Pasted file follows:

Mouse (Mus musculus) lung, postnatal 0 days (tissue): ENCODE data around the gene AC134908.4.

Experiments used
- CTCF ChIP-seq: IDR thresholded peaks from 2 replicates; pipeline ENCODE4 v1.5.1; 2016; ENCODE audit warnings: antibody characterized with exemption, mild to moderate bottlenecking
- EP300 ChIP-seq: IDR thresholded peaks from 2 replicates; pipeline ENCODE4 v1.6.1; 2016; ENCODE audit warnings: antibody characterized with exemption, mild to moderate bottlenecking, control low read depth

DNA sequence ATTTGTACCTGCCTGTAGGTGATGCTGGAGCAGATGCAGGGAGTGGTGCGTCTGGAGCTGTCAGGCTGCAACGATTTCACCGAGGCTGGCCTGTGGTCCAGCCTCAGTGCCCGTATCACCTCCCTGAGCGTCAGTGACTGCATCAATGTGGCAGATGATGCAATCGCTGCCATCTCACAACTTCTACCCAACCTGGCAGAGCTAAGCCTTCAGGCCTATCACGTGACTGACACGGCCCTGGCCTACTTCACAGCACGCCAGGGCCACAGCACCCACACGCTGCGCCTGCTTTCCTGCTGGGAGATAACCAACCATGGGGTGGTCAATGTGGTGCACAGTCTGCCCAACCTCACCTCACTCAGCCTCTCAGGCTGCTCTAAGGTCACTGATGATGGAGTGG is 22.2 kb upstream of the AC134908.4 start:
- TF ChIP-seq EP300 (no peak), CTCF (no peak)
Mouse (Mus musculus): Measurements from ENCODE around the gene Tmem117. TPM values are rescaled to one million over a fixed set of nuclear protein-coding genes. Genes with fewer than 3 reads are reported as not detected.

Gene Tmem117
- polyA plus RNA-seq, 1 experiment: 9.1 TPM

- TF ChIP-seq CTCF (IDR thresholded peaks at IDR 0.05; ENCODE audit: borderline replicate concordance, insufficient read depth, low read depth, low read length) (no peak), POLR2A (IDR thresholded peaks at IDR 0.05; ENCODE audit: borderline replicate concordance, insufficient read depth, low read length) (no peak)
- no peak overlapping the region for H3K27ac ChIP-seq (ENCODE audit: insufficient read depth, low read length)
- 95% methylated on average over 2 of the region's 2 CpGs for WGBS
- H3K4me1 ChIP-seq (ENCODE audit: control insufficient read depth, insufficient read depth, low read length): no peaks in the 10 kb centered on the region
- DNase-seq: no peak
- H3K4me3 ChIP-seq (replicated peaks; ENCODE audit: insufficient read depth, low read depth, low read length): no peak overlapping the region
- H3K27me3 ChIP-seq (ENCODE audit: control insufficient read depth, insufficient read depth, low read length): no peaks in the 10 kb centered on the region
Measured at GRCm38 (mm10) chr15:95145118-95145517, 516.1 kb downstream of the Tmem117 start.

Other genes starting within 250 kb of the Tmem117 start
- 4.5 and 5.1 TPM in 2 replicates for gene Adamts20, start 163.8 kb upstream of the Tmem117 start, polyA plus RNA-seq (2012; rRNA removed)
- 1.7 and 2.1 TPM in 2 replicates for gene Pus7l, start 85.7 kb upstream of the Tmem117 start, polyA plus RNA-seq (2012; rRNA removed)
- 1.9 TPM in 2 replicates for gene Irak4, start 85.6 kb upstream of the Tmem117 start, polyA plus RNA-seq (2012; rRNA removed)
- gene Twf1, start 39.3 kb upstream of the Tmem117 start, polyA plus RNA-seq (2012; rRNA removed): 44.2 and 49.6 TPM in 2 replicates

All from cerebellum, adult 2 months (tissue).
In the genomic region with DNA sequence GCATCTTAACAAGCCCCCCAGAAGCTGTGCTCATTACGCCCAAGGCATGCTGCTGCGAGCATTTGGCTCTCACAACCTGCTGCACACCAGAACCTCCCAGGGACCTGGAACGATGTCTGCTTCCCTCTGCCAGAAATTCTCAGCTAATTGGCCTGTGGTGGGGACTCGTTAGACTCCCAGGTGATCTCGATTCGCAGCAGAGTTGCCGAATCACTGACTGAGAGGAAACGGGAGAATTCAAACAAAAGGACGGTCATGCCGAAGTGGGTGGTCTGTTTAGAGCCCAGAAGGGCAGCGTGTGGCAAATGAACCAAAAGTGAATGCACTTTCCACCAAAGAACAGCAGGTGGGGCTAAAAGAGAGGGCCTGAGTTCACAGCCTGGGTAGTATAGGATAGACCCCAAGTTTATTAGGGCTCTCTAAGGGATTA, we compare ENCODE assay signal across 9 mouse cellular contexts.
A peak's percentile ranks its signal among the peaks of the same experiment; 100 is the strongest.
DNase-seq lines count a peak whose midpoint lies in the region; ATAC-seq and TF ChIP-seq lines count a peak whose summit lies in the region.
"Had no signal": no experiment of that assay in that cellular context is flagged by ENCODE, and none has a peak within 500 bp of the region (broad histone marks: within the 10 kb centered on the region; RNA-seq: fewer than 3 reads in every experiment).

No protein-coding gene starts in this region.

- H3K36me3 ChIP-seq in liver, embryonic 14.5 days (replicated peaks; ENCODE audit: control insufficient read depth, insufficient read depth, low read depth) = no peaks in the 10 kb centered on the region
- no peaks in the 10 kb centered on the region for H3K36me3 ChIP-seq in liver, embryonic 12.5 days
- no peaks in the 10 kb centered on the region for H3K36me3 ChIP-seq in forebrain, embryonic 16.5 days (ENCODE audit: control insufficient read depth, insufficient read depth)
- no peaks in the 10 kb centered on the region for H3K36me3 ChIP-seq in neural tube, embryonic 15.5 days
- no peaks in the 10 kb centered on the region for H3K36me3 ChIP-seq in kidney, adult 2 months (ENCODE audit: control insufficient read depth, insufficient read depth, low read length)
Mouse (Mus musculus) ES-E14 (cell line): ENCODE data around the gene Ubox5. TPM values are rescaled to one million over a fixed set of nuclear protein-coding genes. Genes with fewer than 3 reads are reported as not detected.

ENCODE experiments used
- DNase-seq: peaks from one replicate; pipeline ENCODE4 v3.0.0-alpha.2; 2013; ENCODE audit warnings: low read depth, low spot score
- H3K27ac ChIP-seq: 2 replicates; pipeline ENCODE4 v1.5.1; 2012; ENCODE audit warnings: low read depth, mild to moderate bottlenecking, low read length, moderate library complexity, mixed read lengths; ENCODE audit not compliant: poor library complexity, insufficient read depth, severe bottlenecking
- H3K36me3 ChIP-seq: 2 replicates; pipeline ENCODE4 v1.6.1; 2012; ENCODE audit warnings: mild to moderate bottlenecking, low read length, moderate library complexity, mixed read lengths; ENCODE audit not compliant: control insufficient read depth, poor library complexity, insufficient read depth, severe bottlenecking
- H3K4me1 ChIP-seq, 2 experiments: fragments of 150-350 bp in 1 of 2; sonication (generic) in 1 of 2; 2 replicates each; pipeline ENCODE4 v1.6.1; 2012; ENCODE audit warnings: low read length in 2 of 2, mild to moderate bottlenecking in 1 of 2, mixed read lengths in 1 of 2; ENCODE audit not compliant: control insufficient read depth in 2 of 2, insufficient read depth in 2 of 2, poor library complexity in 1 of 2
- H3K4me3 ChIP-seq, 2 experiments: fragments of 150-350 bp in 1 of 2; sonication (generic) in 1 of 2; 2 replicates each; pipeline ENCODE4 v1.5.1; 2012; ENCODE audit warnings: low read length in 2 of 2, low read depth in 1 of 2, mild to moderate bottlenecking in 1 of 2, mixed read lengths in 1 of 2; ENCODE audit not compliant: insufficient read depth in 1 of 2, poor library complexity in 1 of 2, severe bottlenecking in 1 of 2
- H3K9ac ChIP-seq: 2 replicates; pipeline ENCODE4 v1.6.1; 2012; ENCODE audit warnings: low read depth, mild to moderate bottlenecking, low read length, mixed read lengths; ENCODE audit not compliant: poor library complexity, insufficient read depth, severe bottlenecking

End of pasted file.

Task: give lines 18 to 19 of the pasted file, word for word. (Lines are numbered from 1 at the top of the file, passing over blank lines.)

Other genes starting within 250 kb of the Tmem117 start
- 4.5 and 5.1 TPM in 2 replicates for gene Adamts20, start 163.8 kb upstream of the Tmem117 start, polyA plus RNA-seq (2012; rRNA removed)